Tech IPO’s, a bit like reason, restraint, and subtlety, fell off a cliff in 2016.
For starters, we didn’t get one until April – Dell-owned Secureworks’ stock opened for trading on NASDAQ at $13.89, just under the IPO price of $14.
And in the US, there were only 10 more all year. There were 43 in 2015. Atlassian, the Australian software maker, was the final IPO of a dismal 2016 – the worst for tech IPOs in a decade.
“IPO’s are the new down round”, joked VCs and those in the know.
Banking Leads the London Charge
But hey – it wasn’t all bad news – here in London, the LSE helped Health-Tech firm Convatec raise £1.465 billion – the largest European healthcare IPO for over 20 years, and one of the top 10 Healthcare flotations of all time. Notable mentions also go to FreeAgent, who raised £8m on AIM, and CMC markets, Clydesdale and Yorkshire Bank, and Metro Bank, who all listed successfully in 2016.
And that was despite the dreaded Brexit cooling-off period (which presumably lasts a decade? Ed). 32 companies listed in H1 2016 in the UK, on either AIM or the main market, a 14% year on year drop, and the less said about Q3 the better – a 42% year on year decline, with a total value of just £948m.
But everything will change in 2017 right?
Right – call it early season optimism but the ‘techerati’ are predicting big things in 2017 – did they do that in 2016? Hey, we said we wouldn’t talk about that!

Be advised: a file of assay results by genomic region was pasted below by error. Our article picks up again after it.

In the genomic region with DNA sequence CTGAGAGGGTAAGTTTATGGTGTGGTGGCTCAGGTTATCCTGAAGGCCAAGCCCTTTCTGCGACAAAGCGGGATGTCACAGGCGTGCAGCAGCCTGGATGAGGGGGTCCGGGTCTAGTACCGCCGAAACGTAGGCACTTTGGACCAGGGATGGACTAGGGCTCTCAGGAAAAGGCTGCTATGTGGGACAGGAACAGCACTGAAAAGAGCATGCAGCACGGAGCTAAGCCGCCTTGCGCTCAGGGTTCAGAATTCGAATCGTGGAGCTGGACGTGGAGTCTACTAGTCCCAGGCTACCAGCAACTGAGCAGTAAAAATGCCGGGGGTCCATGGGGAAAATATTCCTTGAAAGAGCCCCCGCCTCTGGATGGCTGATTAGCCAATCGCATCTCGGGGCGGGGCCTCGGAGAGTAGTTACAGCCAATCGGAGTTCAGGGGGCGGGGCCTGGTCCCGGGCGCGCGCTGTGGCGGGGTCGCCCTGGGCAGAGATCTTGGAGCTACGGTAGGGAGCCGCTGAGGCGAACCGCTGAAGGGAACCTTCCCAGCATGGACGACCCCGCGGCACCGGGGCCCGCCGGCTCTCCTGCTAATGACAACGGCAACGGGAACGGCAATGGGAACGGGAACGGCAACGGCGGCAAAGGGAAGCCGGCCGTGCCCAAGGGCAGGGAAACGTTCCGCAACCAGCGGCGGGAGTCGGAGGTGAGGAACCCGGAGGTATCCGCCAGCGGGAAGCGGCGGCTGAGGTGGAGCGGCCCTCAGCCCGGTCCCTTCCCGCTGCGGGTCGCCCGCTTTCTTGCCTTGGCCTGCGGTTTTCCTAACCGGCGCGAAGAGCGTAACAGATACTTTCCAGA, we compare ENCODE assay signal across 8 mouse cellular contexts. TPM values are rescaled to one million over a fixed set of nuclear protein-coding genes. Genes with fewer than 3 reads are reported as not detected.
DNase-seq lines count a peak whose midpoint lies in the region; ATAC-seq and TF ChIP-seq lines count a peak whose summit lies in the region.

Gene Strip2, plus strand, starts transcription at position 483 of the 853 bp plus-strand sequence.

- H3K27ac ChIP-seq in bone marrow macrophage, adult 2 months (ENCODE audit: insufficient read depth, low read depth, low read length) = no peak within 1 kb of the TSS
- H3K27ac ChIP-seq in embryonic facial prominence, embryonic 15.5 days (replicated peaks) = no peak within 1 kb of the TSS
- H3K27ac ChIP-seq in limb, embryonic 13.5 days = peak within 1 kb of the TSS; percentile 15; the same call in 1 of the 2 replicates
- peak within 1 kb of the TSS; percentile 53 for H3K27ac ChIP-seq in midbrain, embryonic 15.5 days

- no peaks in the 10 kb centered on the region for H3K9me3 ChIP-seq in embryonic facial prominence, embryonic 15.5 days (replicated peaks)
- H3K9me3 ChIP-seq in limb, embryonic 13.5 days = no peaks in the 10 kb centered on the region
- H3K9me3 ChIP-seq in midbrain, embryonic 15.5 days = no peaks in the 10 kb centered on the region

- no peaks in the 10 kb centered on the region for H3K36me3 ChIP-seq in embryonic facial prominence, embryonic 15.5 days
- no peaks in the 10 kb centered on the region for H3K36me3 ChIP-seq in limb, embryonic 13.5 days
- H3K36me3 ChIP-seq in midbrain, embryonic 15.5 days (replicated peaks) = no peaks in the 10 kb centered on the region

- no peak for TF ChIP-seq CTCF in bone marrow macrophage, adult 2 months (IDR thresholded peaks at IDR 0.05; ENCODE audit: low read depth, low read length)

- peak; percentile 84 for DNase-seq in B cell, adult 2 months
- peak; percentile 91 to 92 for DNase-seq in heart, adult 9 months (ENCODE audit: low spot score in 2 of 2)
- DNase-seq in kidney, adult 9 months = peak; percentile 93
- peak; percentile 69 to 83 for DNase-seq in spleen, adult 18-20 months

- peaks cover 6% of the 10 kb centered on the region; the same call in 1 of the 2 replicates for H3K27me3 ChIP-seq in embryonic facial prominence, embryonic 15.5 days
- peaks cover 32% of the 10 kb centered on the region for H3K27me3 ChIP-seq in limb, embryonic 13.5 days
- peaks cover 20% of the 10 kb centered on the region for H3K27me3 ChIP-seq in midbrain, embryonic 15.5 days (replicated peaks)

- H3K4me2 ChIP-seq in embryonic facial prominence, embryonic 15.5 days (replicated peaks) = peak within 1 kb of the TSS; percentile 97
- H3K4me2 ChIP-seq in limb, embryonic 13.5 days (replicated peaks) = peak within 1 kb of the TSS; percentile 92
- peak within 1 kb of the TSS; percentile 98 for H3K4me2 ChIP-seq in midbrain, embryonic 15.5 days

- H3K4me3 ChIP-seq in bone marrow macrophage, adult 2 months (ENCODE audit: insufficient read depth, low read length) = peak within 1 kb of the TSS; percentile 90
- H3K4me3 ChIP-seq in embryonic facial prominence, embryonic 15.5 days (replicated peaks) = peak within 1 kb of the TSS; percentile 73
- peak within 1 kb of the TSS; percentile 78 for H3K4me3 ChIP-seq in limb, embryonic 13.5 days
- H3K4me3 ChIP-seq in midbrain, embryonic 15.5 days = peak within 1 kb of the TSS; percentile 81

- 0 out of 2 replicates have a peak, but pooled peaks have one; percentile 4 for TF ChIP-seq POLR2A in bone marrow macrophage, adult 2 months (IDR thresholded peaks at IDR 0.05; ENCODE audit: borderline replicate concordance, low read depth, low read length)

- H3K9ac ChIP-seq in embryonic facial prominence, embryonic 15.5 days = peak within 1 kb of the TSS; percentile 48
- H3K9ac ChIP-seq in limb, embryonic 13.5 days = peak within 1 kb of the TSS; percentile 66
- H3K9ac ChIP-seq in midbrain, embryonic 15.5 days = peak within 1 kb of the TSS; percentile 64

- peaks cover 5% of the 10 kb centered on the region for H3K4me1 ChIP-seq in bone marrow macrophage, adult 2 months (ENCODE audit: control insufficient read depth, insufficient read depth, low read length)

In a blog post, Fred Wilson, the VC’s VC, suggests that “the IPO market, led by Snapchat, will be white hot. I expect to see more tech IPOs in 2017 than we have had since 2000.”
And Fred isn’t the only one – “2016 has been a garbage fire. But 2017’s looking up!” enthuses the Register. And they have it on good authority – the CEO of Intel’s VC arm says so.
Wendell Brooks put the difficulties of 2016 down to a shake out of privately help Unicorns (the reason why there are 25 fewer tech companies valued at over $1 billion, 150, than this time a year ago), and fears about the US election (fully realised of course, just as with Brexit in the UK).
2017 Will Deliver What The Public Expected In 2016?
But here’s the thing to understand about all this 2017 IPO TLC – tech firms struggled in 2016 because much was expected but it was too difficult to deliver the big wins that the public, analysts and the media were demanding. AI, VR, AR, IoT, personalisation – progress was made across all of these sectors in 2016, but none really delivered a “wow” moment, despite the best efforts of Oculus, HTC Vive et al. The tech was just not ready.
In the case of genuinely compelling VR, or genuinely useful IoT, we may not see the things we are discussing today happen for another decade, but with the likes of Magic Leap, Deep Mind (founded by UK based entrepreneurs), Amazon’s Alexa, and not forgetting Snapchat’s much hyped IPO, perhaps 2017 will deliver what 2016, even though it wanted to, ultimately could not.
And the same is true of the less glamorous B2B sector. Very little, in terms of genuinely disruptive breakthroughs, actually happened in 2016, depsite the reams of column inches – which makes IPO’ing far too risky a business – who wants analysts and investors asking tough questions that as much as you want to, you cannot answer.
But hope springs eternal and renewed confidence and a sense of readiness could light the touchpaper for a spate of tech IPO’s in 2017.
Maybe we’ll even get to meet Jarvis, Mark Zuckerberg’s cute AI butler (voiced by Morgan Freeman in this vid)